Tips of the Week is our weekly peek at some of the best making tips, tricks, and recommendations we’ve discovered in our travels. Check in every Friday to see what we’ve discovered. And we want to hear from you. Please share your tips, shortcuts, best practices, and tall shop tales in the comments below and we might use your tip in a future column.
Tin Can Wire Organizer
Make: pal and contributor, Andrew Lewis, made this handsome little wire organizer from a tin can and some 3D printed parts. Andrew has the 3D design files online. And you can resize the spools and end pieces to fit different size cans.
Picking the Right Arduino
On Hackster.io, James Lewis has a very succinct introduction to Arduino which looks at all of the different flavors of Arduino and what you need to consider when choosing a board for your project. [via Maker Update]
Be Organized, Be Happy
The piece I posted yesterday about Laura Kampf’s thoughts on creating custom tool walls reminded me of just how much good tool organizing can mean to your efficiency and satisfaction in the shop. Before my Halloween party last year, I did a full shop reorganization. That effort, while substantial, has done so much for my happiness when working on projects. Most key tools are all within reach and I now know where most of my everyday working tools are kept. And now that they have a place that makes sense, they go back to those places when not in use. It’s been a game changer in my work satisfaction. If your shop is in need of a reorg, take my advice: DO IT! You will thank yourself in the end. Be organized, be happy.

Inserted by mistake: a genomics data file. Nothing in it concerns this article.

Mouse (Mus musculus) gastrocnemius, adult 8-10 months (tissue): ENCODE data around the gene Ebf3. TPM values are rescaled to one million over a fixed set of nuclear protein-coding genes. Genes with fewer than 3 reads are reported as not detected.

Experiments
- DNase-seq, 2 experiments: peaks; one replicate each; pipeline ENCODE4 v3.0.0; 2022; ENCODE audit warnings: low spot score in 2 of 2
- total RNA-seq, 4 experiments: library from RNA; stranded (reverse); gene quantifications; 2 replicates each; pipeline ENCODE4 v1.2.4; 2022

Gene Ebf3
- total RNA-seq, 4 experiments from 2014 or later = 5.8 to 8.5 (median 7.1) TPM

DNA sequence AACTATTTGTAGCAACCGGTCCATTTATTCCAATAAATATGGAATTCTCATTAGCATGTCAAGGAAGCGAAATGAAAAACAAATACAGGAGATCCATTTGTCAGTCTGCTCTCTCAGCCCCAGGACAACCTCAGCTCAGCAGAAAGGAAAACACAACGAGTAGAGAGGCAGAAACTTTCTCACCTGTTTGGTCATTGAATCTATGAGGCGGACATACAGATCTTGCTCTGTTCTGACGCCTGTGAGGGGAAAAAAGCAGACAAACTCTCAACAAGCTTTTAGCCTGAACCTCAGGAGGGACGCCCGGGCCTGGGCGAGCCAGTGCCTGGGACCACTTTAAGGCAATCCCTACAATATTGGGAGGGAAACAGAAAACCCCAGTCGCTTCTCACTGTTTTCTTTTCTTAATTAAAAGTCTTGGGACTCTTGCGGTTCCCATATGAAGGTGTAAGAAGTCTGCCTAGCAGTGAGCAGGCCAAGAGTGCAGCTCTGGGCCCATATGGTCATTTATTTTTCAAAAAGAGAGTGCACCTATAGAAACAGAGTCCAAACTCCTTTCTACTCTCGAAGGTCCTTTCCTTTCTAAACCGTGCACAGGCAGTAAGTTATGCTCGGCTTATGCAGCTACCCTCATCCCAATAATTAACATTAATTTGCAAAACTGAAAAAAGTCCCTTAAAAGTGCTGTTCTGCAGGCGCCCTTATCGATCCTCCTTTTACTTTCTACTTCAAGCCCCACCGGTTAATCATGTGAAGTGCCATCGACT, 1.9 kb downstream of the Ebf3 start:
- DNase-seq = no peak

Don’t Trust Wire Color-Coding
I encountered two instances this past week on why trusting color-coding of wires is not so wise. I had a handyman here to replace the pipes and disposal under my kitchen sink. He assumed the color-coding of the wires was correct and he nearly fried the box, the disposal, or himself. The guy who owned the house before me fancied himself a DIYer and did some very creative renovation and repairs. Pros who come to work on my house often laugh and marvel at some of this “creativity.” I also encountered a JST-terminated wire where the red and white wires were switched where they entered the connector. The moral of this story: Always double-check your wires to make sure they are who they say they are.
Learning Injection Molding
Sean from Tested runs through various considerations when designing a project that involves injection molding of parts. In something of a follow-up to his video on collecting a samples library, Sean looks at the clever injection molding samples that the company, Protolabs, provides to its customers. These samples show you all of the different kinds of connections, materials, and capabilities of injection molding.
Soaking Out Rust
On Jimmy DiResta’s Instagram feed, he shared a Igram Story about the fate of his brand new SawStop table saw. He had it under a tarp in his shop for a long time, water leaked through a hole in the tarp and settled on the table. When he finally uncovered the saw, the table surface was rusted.
To get the rust out, Jimmy was told to soak rags in rust remover. He had paper towels so he used those and some EvapoRust. After giving the surface a good soak and a light sanding, he got most of the table back (minus some pitting he will have to live with).